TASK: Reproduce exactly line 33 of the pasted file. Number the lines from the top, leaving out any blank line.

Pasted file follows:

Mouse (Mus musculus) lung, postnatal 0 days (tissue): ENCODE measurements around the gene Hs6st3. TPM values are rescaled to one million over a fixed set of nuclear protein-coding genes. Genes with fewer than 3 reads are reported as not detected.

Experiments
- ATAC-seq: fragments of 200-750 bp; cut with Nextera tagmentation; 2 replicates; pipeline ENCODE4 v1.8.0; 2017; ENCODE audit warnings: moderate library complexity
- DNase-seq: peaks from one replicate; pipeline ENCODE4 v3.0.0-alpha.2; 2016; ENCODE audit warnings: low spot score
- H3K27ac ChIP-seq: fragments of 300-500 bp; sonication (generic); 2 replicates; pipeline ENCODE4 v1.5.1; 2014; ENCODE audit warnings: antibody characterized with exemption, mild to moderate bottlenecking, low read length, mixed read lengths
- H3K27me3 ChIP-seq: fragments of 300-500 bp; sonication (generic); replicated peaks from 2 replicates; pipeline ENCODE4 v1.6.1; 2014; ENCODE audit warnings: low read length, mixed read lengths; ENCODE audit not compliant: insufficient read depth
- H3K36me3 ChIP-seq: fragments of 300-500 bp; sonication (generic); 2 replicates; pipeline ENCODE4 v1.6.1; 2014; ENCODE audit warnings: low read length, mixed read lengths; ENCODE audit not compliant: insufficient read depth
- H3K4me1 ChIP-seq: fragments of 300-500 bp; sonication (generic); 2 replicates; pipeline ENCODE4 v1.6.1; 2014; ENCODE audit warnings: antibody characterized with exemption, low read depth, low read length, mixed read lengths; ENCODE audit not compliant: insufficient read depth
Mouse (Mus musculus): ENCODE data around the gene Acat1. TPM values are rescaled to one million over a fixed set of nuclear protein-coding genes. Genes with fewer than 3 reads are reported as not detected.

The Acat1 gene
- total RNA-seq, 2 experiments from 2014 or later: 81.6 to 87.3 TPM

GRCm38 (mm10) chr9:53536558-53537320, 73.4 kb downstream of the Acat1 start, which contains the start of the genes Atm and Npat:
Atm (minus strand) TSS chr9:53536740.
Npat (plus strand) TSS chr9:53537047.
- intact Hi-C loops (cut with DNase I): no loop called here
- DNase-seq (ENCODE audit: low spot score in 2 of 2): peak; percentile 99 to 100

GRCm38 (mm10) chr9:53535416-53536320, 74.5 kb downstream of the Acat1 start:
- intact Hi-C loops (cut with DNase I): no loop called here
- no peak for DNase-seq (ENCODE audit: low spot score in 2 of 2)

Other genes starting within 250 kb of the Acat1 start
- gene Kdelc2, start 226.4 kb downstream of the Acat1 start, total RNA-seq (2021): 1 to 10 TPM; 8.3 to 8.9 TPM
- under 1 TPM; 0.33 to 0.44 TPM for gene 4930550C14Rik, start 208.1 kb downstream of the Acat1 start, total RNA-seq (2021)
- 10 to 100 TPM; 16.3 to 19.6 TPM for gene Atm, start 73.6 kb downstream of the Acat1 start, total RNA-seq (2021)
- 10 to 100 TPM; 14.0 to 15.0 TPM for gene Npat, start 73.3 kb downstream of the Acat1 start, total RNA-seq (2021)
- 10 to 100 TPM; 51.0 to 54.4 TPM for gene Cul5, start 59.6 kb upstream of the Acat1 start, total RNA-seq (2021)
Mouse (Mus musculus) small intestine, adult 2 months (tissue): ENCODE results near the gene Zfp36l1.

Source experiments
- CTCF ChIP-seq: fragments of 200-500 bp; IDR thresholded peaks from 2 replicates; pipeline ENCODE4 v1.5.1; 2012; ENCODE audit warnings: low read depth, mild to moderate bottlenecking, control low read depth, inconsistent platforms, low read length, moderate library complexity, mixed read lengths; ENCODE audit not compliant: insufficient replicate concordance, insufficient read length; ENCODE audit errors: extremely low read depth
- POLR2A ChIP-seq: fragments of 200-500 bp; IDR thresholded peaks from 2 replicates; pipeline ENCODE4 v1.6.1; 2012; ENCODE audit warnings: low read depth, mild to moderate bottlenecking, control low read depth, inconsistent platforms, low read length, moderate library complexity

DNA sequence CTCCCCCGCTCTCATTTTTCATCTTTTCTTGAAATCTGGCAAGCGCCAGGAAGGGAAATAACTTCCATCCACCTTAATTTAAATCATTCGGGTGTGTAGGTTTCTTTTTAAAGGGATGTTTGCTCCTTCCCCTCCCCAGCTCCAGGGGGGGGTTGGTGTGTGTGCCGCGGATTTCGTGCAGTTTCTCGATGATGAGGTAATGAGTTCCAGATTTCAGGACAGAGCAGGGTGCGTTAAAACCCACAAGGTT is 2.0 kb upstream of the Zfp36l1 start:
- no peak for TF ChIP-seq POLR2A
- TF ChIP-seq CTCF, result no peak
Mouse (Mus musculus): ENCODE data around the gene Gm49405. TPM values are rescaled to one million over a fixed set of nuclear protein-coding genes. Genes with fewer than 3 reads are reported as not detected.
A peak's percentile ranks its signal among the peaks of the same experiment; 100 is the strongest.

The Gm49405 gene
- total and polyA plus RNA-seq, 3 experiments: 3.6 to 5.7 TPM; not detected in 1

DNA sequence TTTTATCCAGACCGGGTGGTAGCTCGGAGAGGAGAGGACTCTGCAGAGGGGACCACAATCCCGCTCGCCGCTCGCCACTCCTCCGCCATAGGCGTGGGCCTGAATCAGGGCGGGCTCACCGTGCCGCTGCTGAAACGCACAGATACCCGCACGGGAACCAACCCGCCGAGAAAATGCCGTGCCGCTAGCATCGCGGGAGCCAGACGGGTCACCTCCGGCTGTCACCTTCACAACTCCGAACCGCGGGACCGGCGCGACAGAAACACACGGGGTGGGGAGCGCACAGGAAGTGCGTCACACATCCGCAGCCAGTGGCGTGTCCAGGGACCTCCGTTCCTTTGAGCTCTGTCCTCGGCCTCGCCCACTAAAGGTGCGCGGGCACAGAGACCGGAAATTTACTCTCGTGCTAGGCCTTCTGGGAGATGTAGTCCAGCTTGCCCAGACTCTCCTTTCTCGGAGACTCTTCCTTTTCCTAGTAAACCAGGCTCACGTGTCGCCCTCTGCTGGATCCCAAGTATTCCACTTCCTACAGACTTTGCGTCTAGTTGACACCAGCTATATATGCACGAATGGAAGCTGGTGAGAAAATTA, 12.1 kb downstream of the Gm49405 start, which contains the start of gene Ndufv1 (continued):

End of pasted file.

Mouse (Mus musculus): ENCODE data around the gene Gm49405. TPM values are rescaled to one million over a fixed set of nuclear protein-coding genes. Genes with fewer than 3 reads are reported as not detected.